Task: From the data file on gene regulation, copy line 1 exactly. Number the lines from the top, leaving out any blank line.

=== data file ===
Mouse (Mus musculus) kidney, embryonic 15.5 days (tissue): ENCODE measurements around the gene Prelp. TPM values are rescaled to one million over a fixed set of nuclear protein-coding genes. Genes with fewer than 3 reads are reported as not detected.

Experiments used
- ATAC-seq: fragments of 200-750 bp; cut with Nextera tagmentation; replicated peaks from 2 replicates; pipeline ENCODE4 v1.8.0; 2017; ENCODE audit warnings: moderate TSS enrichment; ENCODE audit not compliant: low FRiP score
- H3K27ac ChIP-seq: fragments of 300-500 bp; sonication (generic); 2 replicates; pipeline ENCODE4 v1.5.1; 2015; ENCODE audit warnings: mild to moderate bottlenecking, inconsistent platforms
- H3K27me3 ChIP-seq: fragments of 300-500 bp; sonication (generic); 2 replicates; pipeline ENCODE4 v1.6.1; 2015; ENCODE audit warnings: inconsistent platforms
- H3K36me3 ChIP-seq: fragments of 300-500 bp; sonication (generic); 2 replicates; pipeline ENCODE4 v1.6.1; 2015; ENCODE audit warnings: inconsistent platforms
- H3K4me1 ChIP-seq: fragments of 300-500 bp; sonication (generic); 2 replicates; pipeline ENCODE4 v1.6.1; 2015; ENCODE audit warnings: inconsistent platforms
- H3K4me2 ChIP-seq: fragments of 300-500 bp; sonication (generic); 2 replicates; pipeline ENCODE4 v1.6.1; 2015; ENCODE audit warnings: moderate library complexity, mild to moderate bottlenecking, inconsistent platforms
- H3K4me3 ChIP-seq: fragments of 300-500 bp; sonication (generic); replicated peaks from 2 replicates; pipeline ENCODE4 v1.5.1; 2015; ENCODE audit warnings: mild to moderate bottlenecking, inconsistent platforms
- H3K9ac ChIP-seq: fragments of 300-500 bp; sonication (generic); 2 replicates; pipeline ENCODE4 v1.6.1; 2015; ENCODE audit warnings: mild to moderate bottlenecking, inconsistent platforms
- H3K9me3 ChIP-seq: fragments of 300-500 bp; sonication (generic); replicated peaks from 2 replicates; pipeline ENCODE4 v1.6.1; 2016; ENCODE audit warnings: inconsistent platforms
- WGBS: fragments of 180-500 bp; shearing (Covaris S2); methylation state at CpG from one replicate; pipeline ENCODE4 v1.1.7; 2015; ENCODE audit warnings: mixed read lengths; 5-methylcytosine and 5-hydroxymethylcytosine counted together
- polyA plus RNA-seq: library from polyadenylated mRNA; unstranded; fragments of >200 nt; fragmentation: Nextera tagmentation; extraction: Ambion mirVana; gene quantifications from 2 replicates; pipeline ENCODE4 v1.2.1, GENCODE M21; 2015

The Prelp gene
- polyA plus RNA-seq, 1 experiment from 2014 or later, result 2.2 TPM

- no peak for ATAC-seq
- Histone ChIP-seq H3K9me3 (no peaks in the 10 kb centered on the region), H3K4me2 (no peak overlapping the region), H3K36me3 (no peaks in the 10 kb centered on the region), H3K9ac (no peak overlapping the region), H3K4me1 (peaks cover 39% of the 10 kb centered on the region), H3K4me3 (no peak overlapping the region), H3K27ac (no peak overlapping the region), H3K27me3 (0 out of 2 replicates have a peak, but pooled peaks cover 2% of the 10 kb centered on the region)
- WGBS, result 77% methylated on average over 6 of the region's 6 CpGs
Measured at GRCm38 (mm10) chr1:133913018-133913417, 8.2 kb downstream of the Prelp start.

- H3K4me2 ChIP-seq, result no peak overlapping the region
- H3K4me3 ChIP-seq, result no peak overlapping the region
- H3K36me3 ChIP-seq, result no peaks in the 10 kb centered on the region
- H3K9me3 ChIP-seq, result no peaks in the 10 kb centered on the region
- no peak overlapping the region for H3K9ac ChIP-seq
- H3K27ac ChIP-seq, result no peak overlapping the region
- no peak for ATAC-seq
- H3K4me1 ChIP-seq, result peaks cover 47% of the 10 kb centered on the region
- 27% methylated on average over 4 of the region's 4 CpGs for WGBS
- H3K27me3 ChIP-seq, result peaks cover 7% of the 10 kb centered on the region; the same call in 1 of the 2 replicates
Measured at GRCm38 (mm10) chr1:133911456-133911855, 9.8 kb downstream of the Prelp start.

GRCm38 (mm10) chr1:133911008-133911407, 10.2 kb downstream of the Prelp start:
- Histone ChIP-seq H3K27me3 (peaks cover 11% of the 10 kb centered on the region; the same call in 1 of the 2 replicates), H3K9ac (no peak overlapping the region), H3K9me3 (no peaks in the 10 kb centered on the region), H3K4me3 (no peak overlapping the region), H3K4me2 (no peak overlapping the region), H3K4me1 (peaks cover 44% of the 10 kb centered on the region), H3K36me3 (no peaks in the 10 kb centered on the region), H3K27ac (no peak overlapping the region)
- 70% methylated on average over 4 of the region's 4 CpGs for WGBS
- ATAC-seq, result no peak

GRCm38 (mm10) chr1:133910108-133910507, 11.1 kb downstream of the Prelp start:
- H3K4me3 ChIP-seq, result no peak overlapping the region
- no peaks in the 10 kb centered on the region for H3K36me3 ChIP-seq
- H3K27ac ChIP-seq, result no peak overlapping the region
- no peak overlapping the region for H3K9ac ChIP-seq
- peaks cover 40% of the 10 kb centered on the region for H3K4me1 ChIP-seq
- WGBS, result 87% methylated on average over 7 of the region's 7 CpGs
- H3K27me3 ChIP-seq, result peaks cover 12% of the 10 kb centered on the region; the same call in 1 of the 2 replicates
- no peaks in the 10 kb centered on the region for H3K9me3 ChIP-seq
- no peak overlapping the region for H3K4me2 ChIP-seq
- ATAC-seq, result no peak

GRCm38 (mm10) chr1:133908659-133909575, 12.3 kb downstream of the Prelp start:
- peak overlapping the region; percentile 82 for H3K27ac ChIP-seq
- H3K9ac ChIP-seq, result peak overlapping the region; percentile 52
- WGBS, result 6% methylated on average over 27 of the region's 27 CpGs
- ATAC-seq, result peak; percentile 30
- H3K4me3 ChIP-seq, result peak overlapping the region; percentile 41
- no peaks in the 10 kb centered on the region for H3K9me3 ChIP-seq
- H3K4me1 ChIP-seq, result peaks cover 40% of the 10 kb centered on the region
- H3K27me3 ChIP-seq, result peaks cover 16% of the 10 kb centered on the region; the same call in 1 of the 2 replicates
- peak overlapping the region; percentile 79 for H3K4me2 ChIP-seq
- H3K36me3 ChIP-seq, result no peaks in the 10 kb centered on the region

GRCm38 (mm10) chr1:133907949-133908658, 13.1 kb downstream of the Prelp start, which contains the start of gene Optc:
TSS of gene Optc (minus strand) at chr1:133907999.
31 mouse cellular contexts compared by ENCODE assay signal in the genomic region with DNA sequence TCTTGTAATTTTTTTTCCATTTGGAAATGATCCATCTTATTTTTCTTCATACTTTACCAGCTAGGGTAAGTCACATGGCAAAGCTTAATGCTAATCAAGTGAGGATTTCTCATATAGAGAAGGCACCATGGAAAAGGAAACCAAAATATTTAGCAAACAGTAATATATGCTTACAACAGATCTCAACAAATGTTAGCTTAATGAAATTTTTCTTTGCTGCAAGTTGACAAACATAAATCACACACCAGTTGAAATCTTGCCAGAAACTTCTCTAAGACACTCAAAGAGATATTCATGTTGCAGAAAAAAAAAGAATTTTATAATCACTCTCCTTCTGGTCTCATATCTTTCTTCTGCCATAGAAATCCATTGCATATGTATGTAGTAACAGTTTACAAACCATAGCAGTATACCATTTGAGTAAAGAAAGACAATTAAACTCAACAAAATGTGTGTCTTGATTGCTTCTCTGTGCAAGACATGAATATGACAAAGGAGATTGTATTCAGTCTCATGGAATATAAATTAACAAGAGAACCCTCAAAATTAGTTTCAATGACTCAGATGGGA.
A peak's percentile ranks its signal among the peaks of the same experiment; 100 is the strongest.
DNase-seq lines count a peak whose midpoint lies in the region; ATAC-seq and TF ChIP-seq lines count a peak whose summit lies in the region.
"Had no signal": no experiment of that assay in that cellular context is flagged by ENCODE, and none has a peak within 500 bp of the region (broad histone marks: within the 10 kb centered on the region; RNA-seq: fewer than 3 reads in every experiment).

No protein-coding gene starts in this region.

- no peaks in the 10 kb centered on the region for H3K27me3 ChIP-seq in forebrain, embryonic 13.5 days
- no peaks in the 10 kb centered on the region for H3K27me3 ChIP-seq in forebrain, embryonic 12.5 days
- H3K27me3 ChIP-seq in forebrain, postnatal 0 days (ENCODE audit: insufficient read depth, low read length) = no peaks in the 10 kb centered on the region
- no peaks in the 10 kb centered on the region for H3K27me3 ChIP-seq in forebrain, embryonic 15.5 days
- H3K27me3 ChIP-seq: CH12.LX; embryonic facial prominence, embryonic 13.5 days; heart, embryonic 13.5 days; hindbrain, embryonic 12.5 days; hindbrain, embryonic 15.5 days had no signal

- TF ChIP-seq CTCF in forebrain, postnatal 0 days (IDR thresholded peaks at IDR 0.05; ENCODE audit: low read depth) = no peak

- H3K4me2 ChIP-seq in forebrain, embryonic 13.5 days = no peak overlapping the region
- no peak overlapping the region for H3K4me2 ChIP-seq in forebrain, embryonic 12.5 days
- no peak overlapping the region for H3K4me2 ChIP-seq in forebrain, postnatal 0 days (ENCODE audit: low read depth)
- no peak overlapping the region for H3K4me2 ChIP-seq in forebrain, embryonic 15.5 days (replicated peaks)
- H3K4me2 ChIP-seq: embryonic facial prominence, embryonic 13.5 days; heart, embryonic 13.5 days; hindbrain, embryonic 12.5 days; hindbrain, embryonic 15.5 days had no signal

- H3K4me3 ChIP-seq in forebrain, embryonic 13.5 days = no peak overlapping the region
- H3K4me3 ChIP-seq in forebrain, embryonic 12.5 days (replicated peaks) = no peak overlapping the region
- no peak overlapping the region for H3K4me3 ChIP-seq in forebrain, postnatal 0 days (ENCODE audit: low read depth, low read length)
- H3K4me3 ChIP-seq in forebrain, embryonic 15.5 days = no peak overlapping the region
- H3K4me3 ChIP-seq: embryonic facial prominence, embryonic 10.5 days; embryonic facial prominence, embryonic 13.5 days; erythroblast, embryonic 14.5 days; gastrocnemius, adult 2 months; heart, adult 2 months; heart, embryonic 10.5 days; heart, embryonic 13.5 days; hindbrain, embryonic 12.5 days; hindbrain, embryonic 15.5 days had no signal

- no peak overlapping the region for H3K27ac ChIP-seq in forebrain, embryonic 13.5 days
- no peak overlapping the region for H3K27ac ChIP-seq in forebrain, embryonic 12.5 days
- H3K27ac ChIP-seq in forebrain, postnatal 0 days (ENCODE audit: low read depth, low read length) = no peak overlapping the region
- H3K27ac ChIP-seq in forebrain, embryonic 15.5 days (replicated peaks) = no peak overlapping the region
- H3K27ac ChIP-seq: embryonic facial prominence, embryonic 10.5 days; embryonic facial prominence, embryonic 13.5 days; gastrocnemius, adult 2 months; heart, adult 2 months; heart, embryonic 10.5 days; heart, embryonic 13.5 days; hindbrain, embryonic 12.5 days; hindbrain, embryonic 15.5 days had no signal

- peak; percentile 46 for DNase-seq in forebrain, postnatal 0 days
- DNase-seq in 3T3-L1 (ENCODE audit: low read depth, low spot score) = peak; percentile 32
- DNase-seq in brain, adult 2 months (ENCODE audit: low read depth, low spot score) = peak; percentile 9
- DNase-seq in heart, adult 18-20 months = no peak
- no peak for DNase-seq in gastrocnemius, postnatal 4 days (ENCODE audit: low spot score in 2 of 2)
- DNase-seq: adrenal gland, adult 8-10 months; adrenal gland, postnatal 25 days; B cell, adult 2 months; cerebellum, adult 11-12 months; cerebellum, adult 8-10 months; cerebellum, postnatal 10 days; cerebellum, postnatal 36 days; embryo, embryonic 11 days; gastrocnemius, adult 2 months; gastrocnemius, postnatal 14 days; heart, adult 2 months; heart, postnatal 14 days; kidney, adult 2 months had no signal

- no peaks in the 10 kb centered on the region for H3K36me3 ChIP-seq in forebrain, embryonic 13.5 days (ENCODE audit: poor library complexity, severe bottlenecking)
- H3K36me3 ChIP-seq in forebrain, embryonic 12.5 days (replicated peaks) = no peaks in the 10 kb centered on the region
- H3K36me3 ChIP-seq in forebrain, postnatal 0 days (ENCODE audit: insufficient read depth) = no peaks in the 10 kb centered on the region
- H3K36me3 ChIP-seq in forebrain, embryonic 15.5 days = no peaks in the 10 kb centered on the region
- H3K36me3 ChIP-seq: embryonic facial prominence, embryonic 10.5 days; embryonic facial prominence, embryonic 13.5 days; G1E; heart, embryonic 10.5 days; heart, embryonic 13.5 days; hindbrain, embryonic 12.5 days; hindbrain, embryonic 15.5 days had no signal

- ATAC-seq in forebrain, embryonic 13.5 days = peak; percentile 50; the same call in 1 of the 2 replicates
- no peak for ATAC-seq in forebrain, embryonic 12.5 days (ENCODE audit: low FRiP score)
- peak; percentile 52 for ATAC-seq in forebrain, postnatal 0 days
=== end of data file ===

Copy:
Mouse (Mus musculus) kidney, embryonic 15.5 days (tissue): ENCODE measurements around the gene Prelp. TPM values are rescaled to one million over a fixed set of nuclear protein-coding genes. Genes with fewer than 3 reads are reported as not detected.